• Chair: Professor Maria Lee (UCL)
  • Venue: UCL Faculty of Laws
  • Admission: Free of charge
  • Accreditation: This event is accredited with 1 CPD hour with the SRA (BSB pending)
This paper discusses key elements of an empirical socio-legal research project which analyses the legal regulation of water resources in the UK. The research project develops a critical analysis of legal regulatory strategies for preventing and managing water scarcity in the UK, and drought specifically. The key objective is to understand how specific economic and environmental science knowledge practices, such as cost-benefit analysis and strategic environmental assessment, inform the choice of particular drought management options, such as drought orders and temporary water use bans.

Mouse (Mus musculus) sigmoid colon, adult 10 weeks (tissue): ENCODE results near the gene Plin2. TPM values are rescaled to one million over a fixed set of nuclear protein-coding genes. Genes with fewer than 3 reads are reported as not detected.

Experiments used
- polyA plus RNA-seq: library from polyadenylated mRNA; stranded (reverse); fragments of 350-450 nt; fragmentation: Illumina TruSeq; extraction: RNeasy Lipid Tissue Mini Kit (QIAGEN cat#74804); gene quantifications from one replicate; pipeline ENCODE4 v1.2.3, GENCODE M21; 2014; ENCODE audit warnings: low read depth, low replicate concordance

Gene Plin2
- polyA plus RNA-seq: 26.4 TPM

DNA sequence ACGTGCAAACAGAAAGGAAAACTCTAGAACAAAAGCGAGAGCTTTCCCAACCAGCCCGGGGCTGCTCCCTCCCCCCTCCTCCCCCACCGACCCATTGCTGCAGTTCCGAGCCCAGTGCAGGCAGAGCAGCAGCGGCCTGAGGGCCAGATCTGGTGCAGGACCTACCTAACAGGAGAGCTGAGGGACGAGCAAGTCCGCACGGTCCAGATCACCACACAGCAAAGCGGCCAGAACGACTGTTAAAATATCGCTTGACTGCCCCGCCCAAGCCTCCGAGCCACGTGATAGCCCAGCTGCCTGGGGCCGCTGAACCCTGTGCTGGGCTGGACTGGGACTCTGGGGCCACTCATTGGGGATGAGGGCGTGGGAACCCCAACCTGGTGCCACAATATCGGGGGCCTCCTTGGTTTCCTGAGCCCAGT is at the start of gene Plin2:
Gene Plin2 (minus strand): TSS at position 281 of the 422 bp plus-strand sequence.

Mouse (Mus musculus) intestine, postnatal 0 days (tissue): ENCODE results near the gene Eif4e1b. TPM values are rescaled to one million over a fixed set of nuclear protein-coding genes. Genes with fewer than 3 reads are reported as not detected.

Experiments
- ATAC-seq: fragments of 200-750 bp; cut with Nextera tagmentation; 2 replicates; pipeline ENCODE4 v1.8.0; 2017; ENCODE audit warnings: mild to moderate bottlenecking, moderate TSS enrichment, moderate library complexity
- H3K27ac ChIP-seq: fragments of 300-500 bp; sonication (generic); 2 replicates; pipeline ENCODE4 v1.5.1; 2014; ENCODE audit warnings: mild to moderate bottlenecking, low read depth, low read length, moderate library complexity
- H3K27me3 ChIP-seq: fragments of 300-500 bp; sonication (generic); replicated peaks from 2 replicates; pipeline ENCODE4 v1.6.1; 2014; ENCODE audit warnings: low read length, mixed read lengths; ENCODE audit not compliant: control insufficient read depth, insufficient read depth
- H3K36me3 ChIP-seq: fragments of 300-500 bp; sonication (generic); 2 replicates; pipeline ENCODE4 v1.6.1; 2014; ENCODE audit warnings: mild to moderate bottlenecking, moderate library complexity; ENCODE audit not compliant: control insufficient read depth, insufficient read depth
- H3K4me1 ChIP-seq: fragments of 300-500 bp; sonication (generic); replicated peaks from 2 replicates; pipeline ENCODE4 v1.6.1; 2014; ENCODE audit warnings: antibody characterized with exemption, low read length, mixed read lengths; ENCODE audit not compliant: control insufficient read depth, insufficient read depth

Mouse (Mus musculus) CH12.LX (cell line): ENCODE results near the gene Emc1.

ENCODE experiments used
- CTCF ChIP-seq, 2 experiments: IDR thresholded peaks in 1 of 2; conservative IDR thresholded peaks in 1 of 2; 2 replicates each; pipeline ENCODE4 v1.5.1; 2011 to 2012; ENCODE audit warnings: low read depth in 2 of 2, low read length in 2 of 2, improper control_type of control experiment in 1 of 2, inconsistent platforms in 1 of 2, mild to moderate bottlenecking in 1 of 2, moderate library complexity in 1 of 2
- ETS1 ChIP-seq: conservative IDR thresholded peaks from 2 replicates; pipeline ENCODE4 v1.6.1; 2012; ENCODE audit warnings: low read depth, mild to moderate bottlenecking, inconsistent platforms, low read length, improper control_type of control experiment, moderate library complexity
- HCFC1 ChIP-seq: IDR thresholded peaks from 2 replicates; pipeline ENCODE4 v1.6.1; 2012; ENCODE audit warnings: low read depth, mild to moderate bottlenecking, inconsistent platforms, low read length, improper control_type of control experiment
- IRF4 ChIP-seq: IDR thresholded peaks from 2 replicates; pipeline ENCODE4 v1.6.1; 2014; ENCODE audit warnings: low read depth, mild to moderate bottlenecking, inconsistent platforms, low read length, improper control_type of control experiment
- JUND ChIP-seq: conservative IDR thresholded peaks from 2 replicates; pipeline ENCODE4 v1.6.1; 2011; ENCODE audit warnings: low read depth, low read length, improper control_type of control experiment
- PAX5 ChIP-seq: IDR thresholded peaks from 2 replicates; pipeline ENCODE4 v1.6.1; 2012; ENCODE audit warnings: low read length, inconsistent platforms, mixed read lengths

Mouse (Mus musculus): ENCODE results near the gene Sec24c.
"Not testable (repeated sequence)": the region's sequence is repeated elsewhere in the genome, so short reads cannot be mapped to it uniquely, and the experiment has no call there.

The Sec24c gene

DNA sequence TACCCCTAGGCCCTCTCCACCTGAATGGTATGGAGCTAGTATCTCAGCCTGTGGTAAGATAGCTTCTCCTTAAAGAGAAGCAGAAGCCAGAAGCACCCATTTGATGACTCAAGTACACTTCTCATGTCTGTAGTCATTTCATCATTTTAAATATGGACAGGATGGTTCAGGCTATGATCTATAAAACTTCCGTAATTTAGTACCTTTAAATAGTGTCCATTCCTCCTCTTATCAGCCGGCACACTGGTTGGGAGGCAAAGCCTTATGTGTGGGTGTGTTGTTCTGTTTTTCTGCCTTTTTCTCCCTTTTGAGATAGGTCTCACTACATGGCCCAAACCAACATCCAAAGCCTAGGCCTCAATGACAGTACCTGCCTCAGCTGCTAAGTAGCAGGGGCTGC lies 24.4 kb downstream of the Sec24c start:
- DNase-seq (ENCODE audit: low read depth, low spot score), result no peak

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APPLICATION NOTICES

The application process for the 2014-15 academic session, for entry in September 2014, is now closed.

Information regarding applications for September 2015 will be updated on the website in September 2014.

IMPORTANT NOTICE : Updated 28 May 2014

The Home Office issued an update about the acceptance of ETS tests (including TOEFL). They have now confirmed that Higher Education students applying for a Tier 4 visa may use a TOEFL test taken after 17 April, if a Higher Education Institution is willing to use its academic discretion. For those students entering in September 2014, UCL will continue to accept the TOEFL even if it was taken after 17 April. However, if an applicant still needs to book a test then we recommend that they take an alternative test to TOEFL. Those who have already arranged to take a different test following the previous advice from the Home Office, we encourage you to go ahead with taking the alternative test.

The TOEFL test will continue to be accepted for 2014 entrants who have been asked to take an English language qualification as part of their offer condition, and do not need to apply for a visa to study in the UK.